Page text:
Buchenwald Memorial Gedenkstätte Concentration Camp Konzentrationslager

Buchenwald Concentration Camp: Trapped With A View

When you approach the gatehouse of the concentration camp Buchenwald on a summer day and pretend to not know what’s behind, you would be easily able to imagine that this is the entrance of a vintage recreational park, romantically placed between the trees of the Ettersberg. But you know.

You are still on the other side of the gate. But the world changes behind the small iron door with its untypical modern and mirrored letters.

Those letters were made by Bauhaus student and Buchenwald inmate Franz Ehrlich (1907-1984), later architect of the famous Funkhaus Nalepastrasse in Berlin. He chose a typeface which was inspired by everything he learned from his teachers Herbert Bayer and Joost Schmidt. A modern design, which was condemned by the Nazis and called “entartet” (degenerated) on other occasions. But the the Nazi on watch wasn’t able to decode this revolutionary act of design. Shit happens, when you’re ignorant.

But the Nazis got their way with the content. “Jedem das Seine”. To each their own. Everyone gets what they deserve. Mounted on the inside of the gate, directed to the prisoners. Decades later, inmates still report the trauma they got from this perfidious message.

When you pass on the other side of the gate, everything changes. No possible imagination of a summer day at the lakes anymore. A cold wind blows around your neck and you look at a huge, empty, concreted space. Even the ears start to ring slightly from so much nothingness. As Buchenwald is placed on a mountain and all the trees have been cut down, you are able to look far into the vast landscape. You can see farmers working the ground, you see traffic on the streets and everyday life happening everywhere.

For every inmate freedom was visible at any time. But they were trapped here between humiliation, dust, typhoid fever, lice, hunger, fight, smoke and death.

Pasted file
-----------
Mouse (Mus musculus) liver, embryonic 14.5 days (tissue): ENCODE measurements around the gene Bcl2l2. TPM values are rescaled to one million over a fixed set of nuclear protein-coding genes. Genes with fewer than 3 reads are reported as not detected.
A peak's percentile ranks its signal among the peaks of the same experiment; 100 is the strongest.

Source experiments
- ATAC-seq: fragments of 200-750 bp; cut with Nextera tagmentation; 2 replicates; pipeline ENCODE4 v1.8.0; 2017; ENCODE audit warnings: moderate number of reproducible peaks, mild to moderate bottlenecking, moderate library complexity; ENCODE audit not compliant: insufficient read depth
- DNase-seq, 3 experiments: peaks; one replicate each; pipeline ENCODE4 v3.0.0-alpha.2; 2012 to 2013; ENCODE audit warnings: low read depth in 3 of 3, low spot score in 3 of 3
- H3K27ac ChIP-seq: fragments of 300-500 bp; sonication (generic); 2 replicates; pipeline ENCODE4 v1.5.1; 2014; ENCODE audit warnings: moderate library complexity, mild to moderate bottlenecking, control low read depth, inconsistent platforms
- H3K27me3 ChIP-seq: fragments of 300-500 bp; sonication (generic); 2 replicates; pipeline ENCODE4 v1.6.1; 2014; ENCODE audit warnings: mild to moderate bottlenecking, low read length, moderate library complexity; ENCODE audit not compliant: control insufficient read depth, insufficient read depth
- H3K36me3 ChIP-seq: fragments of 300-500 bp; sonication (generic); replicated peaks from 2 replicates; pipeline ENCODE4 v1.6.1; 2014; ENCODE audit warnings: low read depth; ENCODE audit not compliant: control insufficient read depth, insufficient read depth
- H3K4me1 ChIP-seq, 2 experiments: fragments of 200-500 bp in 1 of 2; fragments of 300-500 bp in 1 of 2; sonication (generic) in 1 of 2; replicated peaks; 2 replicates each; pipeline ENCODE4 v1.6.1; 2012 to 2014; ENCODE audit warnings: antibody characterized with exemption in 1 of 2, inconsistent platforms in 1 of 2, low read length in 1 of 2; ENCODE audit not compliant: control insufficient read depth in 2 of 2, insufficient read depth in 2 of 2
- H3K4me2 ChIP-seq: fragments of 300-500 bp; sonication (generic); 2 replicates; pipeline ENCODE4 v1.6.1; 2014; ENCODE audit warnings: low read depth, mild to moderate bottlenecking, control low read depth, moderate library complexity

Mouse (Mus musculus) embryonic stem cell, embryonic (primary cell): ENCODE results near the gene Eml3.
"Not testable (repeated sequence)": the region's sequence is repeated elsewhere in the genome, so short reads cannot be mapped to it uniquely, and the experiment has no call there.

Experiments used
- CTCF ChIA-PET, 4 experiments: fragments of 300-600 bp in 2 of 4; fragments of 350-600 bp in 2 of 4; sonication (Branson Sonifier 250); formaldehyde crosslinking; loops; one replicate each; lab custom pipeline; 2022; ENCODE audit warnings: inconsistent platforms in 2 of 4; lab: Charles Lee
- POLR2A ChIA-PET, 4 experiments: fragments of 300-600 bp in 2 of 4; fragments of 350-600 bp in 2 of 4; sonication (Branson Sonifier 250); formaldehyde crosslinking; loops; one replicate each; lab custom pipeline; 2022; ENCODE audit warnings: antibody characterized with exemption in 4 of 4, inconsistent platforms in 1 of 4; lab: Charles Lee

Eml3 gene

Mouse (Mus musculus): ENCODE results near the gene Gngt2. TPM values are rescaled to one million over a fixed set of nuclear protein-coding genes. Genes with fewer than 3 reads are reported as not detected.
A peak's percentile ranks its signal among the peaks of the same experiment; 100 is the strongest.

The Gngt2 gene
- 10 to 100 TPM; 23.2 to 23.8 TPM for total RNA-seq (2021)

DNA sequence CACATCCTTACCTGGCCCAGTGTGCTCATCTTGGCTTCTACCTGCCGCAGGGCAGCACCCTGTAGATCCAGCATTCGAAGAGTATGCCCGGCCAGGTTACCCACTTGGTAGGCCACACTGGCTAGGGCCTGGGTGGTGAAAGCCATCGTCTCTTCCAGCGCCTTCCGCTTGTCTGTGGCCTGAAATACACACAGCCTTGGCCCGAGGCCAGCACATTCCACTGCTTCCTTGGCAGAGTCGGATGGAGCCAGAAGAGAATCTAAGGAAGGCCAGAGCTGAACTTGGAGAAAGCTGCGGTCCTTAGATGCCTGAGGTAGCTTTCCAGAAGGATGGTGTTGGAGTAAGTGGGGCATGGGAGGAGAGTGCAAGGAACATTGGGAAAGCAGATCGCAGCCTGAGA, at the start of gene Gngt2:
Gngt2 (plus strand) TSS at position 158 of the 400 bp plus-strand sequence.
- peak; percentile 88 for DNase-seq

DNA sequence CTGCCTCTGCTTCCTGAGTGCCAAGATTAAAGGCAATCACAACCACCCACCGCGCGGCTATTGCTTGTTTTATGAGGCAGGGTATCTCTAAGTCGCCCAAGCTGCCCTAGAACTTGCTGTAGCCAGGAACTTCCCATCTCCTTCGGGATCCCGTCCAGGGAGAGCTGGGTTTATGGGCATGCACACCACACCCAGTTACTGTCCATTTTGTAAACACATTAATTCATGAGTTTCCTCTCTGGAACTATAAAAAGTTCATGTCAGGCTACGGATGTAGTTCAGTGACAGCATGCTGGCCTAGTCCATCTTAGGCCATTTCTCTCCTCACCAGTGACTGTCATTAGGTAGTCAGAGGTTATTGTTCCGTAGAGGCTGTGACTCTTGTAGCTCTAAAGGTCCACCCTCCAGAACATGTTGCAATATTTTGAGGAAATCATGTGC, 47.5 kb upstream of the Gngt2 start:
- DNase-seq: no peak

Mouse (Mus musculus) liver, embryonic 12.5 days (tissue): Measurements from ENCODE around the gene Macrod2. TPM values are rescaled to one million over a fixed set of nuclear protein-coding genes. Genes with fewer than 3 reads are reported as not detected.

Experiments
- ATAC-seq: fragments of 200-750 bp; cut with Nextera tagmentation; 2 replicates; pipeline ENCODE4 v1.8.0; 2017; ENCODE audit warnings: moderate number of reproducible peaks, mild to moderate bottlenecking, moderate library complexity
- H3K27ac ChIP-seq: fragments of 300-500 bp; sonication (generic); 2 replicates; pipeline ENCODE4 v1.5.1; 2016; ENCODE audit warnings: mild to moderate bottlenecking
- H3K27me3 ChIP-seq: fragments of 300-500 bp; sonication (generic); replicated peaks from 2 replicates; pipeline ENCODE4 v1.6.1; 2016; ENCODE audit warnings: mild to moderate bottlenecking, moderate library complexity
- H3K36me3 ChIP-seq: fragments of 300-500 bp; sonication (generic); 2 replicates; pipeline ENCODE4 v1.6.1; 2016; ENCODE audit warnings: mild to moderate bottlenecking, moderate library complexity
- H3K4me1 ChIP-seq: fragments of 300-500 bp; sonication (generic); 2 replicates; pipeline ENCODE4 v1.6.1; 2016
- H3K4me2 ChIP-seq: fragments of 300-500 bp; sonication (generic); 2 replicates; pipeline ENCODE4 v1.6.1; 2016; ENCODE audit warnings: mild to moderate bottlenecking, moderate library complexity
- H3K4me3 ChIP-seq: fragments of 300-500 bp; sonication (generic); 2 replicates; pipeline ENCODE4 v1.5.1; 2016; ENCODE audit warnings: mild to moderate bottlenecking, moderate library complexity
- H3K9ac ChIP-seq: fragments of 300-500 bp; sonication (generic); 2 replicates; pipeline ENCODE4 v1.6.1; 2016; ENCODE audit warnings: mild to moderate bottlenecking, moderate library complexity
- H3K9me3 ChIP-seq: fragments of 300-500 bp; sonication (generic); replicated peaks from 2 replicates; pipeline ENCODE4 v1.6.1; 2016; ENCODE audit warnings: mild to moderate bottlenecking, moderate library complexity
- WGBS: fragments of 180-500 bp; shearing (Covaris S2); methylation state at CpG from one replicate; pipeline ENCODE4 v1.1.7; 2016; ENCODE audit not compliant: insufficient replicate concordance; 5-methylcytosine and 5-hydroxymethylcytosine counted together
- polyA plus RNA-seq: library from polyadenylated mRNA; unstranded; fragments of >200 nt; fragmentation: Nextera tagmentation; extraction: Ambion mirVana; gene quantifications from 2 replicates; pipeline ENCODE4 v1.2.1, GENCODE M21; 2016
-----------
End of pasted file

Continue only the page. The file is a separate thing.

Always good business: Making money with slavery

277.800 prisoners have been here, 56.000 people lost their life in the camp. I learned, that the Nazis killed two birds with one stone with the concentration camps. They followed their cruel ideology AND earned tons of money: Up to 2 Million Reichsmark a month. The monthly salary of a worker in 1939 was 167RM, a VW costed 950RM. Earning money with slavery was always good business.

Kids with weapons

During World War One a carreer in the military was mostly reserved for aristocrats. Whereas the Nazis recruited young impressionable men by the score. They felt honored to serve and to belong. Most of the SS officers in Buchenwald were not older than 18 years. Kids with weapons.

The double life of the Nazis

Topf&Söhne was once a normal industrial company with righteous engineers in Erfurt. But when Buchenwald camp asked them to build incinerators to burn dead people more efficiently, they did. Their engineers then have also been to Auschwitz to plan and to execute huge incineration plants. They have been the technicians of the Holocaust.

In a huge effort of research nobody found anything particularly evil on the characters of those people. Probably all of them went home in the evening, to kiss their children good night. There was even an openly Jewish accountant who’s relatives have been killed in concentration camps working there.

People abilities to compartmentalize are infinite.

The uptight research for a prove of the “Jewish race”

To fulfill their goals, the nazis desperately needed a prove of difference between the well promoted but totally invented “Jewish and Aryan race”. Research programs were installed to get there. In the following pictures you see a research done on the inmates of Buchenwald where every body part was measured, registered and compared. There was even an exposition on The physical and mental appearance of the Jews in Vienna in 1939.
Fake news become fake facts.

Buchenwald Memorial and todays politics